Kensington, Maryland, is a lovely community located about 10 miles from Washington, D.C.
This little town was not always the charming bustling hub it is today, up until the later part of the 19th century it was farming country.
The vast scene of agricultural land quickly changed in 1891 with the arrival of the B&O train station, which became the center point of development.
The Kensington station was designed by E. Francis Baldwin and is the second oldest train station in the county. It was constructed in the newly emerging American architectural Stick style, in which the outside walls mimic an exposed half-timbered frame.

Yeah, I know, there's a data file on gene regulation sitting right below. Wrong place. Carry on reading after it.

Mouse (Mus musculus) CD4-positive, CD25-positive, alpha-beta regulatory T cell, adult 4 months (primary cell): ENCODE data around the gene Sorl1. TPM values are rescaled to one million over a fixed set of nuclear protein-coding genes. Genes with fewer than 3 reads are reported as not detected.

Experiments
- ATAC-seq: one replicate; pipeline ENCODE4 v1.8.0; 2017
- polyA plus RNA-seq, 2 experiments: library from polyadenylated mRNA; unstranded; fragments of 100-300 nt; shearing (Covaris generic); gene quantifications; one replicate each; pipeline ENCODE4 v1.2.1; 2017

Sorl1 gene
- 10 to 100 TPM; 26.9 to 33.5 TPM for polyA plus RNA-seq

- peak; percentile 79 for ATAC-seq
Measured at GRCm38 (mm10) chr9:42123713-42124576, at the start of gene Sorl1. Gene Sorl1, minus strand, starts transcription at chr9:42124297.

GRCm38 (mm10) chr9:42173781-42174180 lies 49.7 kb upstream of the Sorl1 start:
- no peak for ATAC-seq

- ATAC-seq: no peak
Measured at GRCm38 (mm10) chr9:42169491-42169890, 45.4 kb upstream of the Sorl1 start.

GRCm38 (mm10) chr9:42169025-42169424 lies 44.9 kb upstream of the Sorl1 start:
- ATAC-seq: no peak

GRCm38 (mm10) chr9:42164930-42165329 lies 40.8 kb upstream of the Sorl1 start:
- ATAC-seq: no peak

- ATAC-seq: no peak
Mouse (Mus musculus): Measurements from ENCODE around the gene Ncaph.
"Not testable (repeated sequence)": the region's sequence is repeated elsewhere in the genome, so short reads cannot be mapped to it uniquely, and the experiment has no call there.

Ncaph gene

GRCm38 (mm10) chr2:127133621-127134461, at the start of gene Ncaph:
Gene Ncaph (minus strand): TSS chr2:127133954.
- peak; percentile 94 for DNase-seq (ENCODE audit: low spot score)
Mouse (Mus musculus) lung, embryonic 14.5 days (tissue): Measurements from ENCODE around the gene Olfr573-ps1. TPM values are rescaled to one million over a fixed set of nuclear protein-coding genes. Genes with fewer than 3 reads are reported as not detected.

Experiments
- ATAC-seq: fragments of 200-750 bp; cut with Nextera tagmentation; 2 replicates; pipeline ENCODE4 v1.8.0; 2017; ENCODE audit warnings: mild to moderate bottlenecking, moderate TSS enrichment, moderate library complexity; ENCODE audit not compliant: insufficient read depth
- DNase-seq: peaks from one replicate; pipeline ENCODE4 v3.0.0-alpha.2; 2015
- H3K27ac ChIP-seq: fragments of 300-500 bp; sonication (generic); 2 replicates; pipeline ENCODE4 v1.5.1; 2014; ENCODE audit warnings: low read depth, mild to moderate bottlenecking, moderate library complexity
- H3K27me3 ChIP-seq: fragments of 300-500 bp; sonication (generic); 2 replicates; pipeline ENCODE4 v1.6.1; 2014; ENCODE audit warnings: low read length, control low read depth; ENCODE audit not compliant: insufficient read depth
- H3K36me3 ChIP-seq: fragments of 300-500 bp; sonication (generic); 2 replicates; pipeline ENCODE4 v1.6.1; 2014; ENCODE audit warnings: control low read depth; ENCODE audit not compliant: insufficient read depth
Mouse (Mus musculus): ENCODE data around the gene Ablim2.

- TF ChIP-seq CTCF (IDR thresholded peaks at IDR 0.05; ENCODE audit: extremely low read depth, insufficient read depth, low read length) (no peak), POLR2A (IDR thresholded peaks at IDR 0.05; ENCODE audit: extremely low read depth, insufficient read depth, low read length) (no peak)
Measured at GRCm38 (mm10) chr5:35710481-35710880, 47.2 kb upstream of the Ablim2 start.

Back in 1891 this train stop was known as Knowles Station named for George Knowles whose farm was subdivided to create much of the town today.
In the heart of Kensington lies a circular parkland with a grand mansion – Hadley Hall.
The owner was the prominent financier Brainard Warner, who built the house as a retreat for his family from the sweltering heat and humidity of Washington D.C.
The mansion's design is in the Victorian Queen Anne style with an asymmetrical facade and huge porch, it became the model house for the neighborhood.
Brainard Warner was also the person who named the town “Kensington Park” after the London garden district.
In 1914 a carriage house was added at the back of the property.